The EU27 collectively reduced the number of road deaths by 31% over the period 2011-2021, from 28,865 in 2011 to 19,823 in 2021. There were 57,095 fewer deaths on EU roads over the last decade than there would have been if deaths had continued at the same level as in 2011.
The overall progress in reducing road deaths on EU roads was positive from 2011 until 2014 with a 16% decrease. But the good start to the decade was followed by five consecutive years of stagnation. In 2020 there was an exceptional drop of 17% compared to 2019, strongly related to Covid-19 travel restrictions across Europe. Similarly, 2021 saw a drop of 13% with respect to 2019, but the number of road deaths increased by 5% with respect to 2020, influenced by a gradual relaxation of travel restrictions across Europe.
Road deaths in the EU27 in 2021 were reduced collectively by an unprecedented 13% compared to 2019. In order to reach the 2030 EU target by uniform annual percentage reductions from the number in 2019, road deaths should decrease by 6.1% each year, which would mean a reduction of 11.8% by 2021. The larger reduction of 13% can, to a large extent, be attributed to Covid-19 lockdowns and restrictions. There is no guarantee that this progress can be maintained if traffic volumes revert to the way they were before the pandemic.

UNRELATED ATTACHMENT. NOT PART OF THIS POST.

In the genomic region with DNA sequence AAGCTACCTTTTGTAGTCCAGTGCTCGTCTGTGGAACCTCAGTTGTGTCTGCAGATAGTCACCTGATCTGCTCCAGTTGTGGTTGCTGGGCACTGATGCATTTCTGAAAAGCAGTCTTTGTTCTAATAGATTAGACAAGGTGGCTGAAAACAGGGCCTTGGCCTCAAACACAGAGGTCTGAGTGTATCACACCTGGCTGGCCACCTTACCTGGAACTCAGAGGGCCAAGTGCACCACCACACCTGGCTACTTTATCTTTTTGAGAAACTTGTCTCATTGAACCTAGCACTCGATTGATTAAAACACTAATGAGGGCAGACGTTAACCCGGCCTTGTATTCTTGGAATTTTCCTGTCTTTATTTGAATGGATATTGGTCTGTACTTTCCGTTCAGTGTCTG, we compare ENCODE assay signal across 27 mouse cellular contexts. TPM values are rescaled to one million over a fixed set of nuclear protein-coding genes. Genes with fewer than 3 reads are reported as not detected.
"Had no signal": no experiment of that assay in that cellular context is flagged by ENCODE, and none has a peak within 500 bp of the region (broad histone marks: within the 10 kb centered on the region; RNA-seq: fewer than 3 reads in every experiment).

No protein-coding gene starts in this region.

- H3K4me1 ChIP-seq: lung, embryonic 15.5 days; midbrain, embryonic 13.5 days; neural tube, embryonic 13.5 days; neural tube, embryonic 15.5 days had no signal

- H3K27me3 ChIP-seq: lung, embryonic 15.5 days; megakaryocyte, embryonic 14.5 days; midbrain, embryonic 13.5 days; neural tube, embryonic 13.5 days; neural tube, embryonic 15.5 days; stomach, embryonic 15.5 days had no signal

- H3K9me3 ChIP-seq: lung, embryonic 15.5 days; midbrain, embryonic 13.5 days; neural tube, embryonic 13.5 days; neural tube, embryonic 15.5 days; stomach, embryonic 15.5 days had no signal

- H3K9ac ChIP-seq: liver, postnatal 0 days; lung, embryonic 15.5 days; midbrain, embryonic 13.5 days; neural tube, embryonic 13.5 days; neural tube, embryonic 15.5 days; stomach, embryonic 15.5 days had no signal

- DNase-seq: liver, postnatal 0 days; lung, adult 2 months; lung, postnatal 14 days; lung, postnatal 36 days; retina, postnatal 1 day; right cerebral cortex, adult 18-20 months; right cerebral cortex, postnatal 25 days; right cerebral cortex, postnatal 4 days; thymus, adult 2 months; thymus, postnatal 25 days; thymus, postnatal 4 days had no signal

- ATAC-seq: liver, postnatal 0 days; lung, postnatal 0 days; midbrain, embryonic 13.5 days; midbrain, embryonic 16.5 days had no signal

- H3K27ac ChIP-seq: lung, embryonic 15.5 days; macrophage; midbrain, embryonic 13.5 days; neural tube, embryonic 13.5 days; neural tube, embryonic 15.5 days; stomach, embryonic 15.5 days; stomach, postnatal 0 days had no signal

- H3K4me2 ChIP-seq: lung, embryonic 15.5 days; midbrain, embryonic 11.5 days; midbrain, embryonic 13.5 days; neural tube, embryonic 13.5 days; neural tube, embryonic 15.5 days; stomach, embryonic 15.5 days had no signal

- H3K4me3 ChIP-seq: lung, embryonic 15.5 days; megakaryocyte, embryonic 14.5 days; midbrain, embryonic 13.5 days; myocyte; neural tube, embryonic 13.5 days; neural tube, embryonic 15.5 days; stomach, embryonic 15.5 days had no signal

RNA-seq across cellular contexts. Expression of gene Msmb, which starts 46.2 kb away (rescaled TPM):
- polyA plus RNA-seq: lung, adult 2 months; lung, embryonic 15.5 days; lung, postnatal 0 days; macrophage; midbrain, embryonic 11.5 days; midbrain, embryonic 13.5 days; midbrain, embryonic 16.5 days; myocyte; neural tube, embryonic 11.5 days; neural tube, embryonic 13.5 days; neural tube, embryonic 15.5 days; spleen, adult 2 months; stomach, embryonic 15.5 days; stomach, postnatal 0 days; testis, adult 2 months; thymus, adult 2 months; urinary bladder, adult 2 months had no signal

The number of people recorded as seriously injured, based on national definitions, decreased in 24 out of 28 PIN countries that collect data over the period 2011-2021. In the EU23 collectively, serious road traffic injures dropped by 18%. Numbers of serious road traffic injuries in the EU as a whole stagnated during most of the decade, to suddenly drop in 2020 during the Covid-19 lockdowns.Download Download background tables